Climate change vulnerability

Climate change vulnerability

How often indeed have weather experts say that the Philippines is highly vulnerable to the impacts of climate change, including sea-level rise, increased frequency of extreme weather events, rising temperatures, and extreme rainfall.

This is due to its high exposure to natural hazards (cyclones, landslides, floods, droughts), dependence on climate-sensitive natural resources, and vast coastlines where all of its major cities and the majority of the population reside.

A rich yet increasingly depleted natural and marine resources base supports livelihoods through fisheries, agriculture, forestry, energy, mining, and tourism and provides critical ecosystem services such as shoreline protection, flood control, soil stability, and habitats for biodiversity.

In the Philippines more than half of greenhouse gas emissions come from the energy sector, followed by agriculture, industrial processes, waste, land-use change, and forestry.

There is a report titled Getting a Grip on Climate Change in the Philippines that looks at the innovations as well as gaps in policy and financing of climate change programs since the country adopted the Climate Change Act four years ago.

The report – done at the request of, and in close collaboration with the Climate Change Commission and the Department of Budget and Management – provides detailed analysis and recommendations on how the country could accelerate reforms for managing the growing climate change impacts and increasing greenhouse gas emissions while contributing to poverty reduction.

The report provides recommendations along three themes:

• Strengthening the planning, execution, and financing framework for climate change;

• Enhancing leadership and accountability through monitoring, evaluation, and review of climate change policies and activities; and

• Building the country’s capacity and managing change

The report also underscores that while the government builds resilience to climate change impacts, it should also ensure that the country’s emissions of greenhouse gases (e.g. methane and carbon dioxide) remain in check.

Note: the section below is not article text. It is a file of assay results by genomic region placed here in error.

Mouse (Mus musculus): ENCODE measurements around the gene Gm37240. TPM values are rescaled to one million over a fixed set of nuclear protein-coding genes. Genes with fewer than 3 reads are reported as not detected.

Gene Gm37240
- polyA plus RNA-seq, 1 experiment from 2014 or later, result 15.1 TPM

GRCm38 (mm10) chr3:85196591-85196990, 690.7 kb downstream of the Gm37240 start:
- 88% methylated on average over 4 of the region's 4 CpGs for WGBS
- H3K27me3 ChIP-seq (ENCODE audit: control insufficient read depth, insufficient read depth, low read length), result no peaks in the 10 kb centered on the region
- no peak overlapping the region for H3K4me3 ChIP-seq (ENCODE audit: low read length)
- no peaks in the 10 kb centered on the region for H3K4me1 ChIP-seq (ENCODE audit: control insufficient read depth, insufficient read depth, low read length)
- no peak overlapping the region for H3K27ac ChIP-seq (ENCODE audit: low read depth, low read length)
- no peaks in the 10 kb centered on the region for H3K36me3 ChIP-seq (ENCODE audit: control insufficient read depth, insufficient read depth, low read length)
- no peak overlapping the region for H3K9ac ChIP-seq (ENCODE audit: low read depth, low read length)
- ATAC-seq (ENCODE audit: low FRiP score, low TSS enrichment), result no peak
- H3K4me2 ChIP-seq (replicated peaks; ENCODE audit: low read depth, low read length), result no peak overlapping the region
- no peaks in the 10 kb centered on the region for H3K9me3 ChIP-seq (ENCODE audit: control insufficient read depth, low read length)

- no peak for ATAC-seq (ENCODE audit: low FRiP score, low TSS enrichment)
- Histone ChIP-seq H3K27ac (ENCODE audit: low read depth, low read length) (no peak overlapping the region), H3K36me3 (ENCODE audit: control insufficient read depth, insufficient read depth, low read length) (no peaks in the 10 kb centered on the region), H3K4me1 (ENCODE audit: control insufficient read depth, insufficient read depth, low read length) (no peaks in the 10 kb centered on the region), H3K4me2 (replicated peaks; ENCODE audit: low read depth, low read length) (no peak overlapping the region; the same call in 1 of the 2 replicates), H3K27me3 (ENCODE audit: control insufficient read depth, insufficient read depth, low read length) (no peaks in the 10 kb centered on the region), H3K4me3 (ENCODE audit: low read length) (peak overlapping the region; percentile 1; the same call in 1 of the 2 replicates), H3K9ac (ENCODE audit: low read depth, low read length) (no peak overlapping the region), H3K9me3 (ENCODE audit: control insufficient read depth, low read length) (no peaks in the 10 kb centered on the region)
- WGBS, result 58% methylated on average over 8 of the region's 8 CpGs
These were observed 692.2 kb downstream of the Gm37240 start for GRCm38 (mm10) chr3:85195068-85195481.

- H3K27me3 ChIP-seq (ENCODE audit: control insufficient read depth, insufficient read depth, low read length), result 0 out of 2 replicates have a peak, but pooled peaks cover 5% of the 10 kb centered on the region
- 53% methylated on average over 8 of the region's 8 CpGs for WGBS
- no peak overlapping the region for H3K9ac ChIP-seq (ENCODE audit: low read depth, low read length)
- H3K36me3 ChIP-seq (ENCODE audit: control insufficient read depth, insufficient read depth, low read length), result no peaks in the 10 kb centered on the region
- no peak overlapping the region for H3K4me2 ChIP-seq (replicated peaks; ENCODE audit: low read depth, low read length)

Though a minor contributor to climate change globally, the Philippines’ greenhouse gas emissions rank in the top 25 percent among low- and middle-income countries, with significant increases projected in the coming decades. Emissions from the energy sector are projected to quadruple by 2030, with the transport sector expected to double its emissions.

A CCC official has said “Policymakers have put in place comprehensive sets of policies, programs, and institutions for dealing with climate change. This important report helps put greater focus into our work as we try to make our communities safer from and the people less vulnerable to sea-level rise and extreme weather events like strong typhoons, floods and storm surges, among other impacts.”
Thirteen years back, or in 2009, Congress passed the Climate Change Act creating the CCC to develop policies and coordinate government programs on climate change.
Officials at the time said appropriations for climate change programs had been increasing at an average of 26 percent yearly since 2009, outpacing the growth of the national budget which was growing at around 6 percent.
“Climate change has a direct and immediate impact on development.

As it stood, the Philippines was already in the path of major weather disturbances that damage property and critical infrastructure.

More urgent however is the fact that these weather patterns frequently jeopardize the welfare of communities in high-risk areas.

In the past, the World Bank launched a global report titled Turn Down the Heat: Climate Extremes, Regional Impacts and the Case for Resilience.

The study says that climate change-related impacts were projected to increase in the coming decades, threatening in particular:
• Coastal populations: Climate change is expected to lead to more intense typhoons, higher sea levels, and storm surges.

Storm surges are projected to affect about 14 percent of the total population and 42 percent of coastal populations. Informal settlements, which account for 45 percent of the Philippines’ urban population, are particularly vulnerable to floods due to less secure infrastructure, reduced access to clean water, and lack of health insurance.

• Farming and fishing: Climate-related impacts are expected to reduce agricultural productivity in the Philippines. Also, warming oceans and ocean acidification affect coral reefs which serve as feeding and spawning grounds for many fish species that support the livelihoods of fisher folks.

Also at that time, World Bank officials said implementing the country’s climate change programs with increased financing, improved design, and greater focus and coordination contributes significantly to the country’s development goals.

They said promoting renewable energy and energy efficiency, for instance, boosts energy security and can lower energy costs, thus improving the country’s competitiveness. In agriculture, adaptation activities like conserving water and improving water quality will enhance food security.

“Labor-intensive activities like developing climate-resilient farming and retrofitting infrastructure for flood control will build resilience while increasing job opportunities, especially for the poor. Climate change adaptation is very important in achieving inclusive growth,” one said. (ai/mtvn)

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